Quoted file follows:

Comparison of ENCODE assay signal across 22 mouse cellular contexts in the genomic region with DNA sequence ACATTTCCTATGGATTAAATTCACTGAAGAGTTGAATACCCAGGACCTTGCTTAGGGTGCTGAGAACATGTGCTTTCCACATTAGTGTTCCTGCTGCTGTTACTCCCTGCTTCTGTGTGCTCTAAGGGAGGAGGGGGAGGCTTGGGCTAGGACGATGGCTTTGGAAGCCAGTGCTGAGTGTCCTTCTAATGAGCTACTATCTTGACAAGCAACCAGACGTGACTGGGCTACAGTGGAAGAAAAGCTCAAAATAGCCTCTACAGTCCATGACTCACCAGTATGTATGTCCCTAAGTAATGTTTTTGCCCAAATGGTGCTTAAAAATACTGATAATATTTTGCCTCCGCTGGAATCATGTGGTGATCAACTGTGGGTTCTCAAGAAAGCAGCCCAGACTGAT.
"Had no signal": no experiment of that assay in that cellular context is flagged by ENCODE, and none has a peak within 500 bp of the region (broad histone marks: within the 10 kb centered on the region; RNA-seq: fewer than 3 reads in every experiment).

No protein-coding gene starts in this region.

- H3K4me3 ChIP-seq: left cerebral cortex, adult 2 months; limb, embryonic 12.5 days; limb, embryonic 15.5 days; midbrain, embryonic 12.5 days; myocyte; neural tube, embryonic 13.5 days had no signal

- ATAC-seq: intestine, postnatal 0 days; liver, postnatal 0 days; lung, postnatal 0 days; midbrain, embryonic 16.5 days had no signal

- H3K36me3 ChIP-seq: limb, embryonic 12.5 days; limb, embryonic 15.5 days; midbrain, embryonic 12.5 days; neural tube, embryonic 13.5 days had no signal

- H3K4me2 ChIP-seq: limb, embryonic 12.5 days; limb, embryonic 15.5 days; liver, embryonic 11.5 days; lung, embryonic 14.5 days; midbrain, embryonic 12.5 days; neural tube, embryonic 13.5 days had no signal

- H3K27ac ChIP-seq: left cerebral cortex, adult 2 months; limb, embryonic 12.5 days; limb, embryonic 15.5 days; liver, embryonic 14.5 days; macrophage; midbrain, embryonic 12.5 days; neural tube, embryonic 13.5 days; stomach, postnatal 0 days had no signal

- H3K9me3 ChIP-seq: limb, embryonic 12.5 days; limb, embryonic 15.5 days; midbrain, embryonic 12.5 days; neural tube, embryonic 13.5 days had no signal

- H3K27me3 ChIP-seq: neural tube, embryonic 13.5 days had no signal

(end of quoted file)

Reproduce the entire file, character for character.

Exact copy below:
Comparison of ENCODE assay signal across 22 mouse cellular contexts in the genomic region with DNA sequence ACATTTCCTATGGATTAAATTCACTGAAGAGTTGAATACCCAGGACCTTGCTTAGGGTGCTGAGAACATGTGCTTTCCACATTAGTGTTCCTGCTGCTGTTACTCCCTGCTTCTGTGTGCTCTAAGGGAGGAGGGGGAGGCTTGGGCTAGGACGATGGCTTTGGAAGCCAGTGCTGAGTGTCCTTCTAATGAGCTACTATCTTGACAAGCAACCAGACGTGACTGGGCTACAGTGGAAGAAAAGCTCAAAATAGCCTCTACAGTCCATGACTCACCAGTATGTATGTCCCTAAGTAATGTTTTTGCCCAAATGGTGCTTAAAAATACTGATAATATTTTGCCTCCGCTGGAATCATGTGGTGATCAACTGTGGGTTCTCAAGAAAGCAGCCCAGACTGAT.
"Had no signal": no experiment of that assay in that cellular context is flagged by ENCODE, and none has a peak within 500 bp of the region (broad histone marks: within the 10 kb centered on the region; RNA-seq: fewer than 3 reads in every experiment).

No protein-coding gene starts in this region.

- H3K4me3 ChIP-seq: left cerebral cortex, adult 2 months; limb, embryonic 12.5 days; limb, embryonic 15.5 days; midbrain, embryonic 12.5 days; myocyte; neural tube, embryonic 13.5 days had no signal

- ATAC-seq: intestine, postnatal 0 days; liver, postnatal 0 days; lung, postnatal 0 days; midbrain, embryonic 16.5 days had no signal

- H3K36me3 ChIP-seq: limb, embryonic 12.5 days; limb, embryonic 15.5 days; midbrain, embryonic 12.5 days; neural tube, embryonic 13.5 days had no signal

- H3K4me2 ChIP-seq: limb, embryonic 12.5 days; limb, embryonic 15.5 days; liver, embryonic 11.5 days; lung, embryonic 14.5 days; midbrain, embryonic 12.5 days; neural tube, embryonic 13.5 days had no signal

- H3K27ac ChIP-seq: left cerebral cortex, adult 2 months; limb, embryonic 12.5 days; limb, embryonic 15.5 days; liver, embryonic 14.5 days; macrophage; midbrain, embryonic 12.5 days; neural tube, embryonic 13.5 days; stomach, postnatal 0 days had no signal

- H3K9me3 ChIP-seq: limb, embryonic 12.5 days; limb, embryonic 15.5 days; midbrain, embryonic 12.5 days; neural tube, embryonic 13.5 days had no signal

- H3K27me3 ChIP-seq: neural tube, embryonic 13.5 days had no signal